5 Keys to Servant Leadership

There are five key aspects that every leader must examine if they are to succeed as a leader.  

1.  Do I serve my people?  

The call for servant leadership is more critical today than at any other time in business. Every CEO and leader should see themselves as a servant leader because it reminds the leader and the team that success really comes down to how well you serve someone else. The idea of selfless-service should be taught throughout the organization. This attitude teaches the tram to work together as a whole unit, not as individual parts. Teams always produce more than individuals, and it will be the organizations that are successful at building teams that will succeed both in growth and innovation.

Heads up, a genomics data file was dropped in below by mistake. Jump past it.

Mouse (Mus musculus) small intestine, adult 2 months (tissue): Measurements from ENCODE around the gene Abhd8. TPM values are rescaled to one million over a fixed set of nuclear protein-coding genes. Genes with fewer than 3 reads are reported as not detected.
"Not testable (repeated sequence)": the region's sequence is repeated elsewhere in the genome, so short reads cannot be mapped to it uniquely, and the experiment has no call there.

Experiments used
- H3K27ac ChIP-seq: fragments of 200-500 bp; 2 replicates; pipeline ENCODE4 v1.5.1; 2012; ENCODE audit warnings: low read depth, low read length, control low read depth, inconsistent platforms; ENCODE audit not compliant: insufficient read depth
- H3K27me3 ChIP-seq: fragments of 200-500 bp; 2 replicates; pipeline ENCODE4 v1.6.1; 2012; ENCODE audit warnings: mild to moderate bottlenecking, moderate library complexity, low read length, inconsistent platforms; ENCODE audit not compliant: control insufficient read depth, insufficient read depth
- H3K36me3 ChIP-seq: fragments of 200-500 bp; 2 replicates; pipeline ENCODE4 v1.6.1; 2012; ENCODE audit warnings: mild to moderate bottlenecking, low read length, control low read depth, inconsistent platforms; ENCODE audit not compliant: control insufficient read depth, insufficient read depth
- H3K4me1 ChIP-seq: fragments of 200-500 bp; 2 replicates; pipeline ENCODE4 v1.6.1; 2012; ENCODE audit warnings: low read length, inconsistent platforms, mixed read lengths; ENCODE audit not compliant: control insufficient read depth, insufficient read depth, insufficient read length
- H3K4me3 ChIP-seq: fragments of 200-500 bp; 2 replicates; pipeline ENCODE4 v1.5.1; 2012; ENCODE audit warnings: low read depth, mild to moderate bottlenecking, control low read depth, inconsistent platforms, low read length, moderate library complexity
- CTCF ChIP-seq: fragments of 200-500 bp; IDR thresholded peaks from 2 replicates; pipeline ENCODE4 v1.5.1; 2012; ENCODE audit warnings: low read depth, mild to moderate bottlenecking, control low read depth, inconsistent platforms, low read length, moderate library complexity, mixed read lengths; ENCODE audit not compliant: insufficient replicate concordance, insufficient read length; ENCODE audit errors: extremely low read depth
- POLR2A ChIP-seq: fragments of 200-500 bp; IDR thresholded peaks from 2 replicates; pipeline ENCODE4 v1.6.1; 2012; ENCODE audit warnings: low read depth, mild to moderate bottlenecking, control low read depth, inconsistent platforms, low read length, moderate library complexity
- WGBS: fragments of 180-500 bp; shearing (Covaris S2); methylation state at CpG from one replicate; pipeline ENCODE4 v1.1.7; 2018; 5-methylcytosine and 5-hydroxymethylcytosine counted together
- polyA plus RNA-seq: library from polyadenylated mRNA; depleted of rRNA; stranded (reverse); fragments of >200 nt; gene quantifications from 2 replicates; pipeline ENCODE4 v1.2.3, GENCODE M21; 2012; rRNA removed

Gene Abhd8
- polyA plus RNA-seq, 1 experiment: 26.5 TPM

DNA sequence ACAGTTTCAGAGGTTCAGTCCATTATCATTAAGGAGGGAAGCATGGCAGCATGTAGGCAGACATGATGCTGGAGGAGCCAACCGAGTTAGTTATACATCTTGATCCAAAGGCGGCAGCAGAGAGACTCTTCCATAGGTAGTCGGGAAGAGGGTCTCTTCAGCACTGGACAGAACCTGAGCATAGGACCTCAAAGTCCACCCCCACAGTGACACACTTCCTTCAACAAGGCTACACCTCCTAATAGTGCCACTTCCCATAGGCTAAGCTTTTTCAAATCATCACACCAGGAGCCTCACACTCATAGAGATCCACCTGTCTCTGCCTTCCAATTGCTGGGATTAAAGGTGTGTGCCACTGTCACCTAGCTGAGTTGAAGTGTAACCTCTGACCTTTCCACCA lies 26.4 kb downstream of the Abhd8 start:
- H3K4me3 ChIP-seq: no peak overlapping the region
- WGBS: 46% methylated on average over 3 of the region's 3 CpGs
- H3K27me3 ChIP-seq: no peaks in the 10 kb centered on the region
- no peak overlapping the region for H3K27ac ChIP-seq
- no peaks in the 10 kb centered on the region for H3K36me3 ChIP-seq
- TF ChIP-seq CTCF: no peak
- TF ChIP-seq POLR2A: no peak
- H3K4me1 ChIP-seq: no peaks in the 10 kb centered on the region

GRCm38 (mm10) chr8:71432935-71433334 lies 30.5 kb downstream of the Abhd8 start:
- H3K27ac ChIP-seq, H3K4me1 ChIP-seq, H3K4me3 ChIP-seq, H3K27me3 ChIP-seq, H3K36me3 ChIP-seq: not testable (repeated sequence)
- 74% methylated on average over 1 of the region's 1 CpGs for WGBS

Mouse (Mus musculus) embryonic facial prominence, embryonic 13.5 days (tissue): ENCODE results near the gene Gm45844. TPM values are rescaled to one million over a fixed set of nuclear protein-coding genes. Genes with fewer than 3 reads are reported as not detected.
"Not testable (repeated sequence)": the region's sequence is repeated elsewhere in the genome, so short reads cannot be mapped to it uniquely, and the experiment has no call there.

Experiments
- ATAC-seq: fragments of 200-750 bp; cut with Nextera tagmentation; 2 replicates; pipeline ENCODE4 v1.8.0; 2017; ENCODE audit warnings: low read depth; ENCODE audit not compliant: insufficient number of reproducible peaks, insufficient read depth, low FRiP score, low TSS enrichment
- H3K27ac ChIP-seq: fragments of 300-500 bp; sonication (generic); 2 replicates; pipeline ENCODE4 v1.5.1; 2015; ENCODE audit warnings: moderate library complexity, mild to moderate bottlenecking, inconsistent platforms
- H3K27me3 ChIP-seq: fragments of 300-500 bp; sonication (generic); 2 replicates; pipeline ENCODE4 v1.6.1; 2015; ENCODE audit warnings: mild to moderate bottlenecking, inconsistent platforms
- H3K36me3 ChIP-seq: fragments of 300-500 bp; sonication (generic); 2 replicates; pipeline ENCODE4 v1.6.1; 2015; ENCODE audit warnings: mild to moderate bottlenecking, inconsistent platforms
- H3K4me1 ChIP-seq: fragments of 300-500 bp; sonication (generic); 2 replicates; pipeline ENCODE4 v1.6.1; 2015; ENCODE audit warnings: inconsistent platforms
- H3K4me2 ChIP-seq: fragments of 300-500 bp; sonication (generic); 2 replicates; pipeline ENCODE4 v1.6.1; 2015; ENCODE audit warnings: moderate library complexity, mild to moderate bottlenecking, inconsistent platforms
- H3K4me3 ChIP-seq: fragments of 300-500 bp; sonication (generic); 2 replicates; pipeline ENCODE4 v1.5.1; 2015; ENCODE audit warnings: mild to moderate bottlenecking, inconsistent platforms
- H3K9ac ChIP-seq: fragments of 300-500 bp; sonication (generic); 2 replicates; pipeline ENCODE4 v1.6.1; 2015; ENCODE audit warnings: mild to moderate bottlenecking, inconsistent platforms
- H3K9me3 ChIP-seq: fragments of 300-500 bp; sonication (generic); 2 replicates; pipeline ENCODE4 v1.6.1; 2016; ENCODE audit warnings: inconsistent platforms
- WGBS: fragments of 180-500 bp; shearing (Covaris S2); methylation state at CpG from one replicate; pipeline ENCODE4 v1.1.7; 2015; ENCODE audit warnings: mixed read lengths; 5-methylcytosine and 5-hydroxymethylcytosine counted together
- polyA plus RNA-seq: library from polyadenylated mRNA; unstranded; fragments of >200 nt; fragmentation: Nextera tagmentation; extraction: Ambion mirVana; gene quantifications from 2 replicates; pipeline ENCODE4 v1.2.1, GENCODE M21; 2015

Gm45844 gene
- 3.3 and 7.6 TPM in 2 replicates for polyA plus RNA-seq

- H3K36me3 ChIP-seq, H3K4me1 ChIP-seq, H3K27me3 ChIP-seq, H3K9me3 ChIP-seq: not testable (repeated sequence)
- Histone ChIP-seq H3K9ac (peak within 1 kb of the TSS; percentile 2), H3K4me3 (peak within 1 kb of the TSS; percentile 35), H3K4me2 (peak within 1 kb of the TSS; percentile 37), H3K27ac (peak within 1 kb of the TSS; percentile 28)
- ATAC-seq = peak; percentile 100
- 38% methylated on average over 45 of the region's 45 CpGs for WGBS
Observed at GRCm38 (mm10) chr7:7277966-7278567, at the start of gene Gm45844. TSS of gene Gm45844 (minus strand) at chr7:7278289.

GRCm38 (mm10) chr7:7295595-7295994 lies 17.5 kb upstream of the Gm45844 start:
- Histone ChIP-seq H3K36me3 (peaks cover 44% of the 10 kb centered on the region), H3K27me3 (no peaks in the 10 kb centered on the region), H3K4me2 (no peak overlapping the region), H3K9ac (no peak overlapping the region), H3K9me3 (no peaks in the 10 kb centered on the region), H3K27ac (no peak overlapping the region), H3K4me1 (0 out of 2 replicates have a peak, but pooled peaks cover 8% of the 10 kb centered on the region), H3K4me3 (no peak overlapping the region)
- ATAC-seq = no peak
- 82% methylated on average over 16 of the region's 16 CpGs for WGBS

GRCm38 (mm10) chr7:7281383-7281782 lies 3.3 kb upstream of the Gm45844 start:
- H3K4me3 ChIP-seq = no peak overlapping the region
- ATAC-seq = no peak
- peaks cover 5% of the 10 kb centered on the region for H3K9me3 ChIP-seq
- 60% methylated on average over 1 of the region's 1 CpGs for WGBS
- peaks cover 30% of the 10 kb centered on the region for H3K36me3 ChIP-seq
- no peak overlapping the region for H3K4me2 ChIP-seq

Often organizations and companies reward individual performance. Businesses must make the pivot to rewarding and encouraging team performance. A vital aspect of every individual’s performance review should be how they engaged and propelled a team to help the organization. Another pivot that organizations should consider is moving from individual reviews to team reviews, and the leader evaluates departments and areas of a business. This shift will emphasis to each person on the team how they operate as a unit and provide honest and accurate feedback on the issues that the team will face that impacts the overall performance of a team.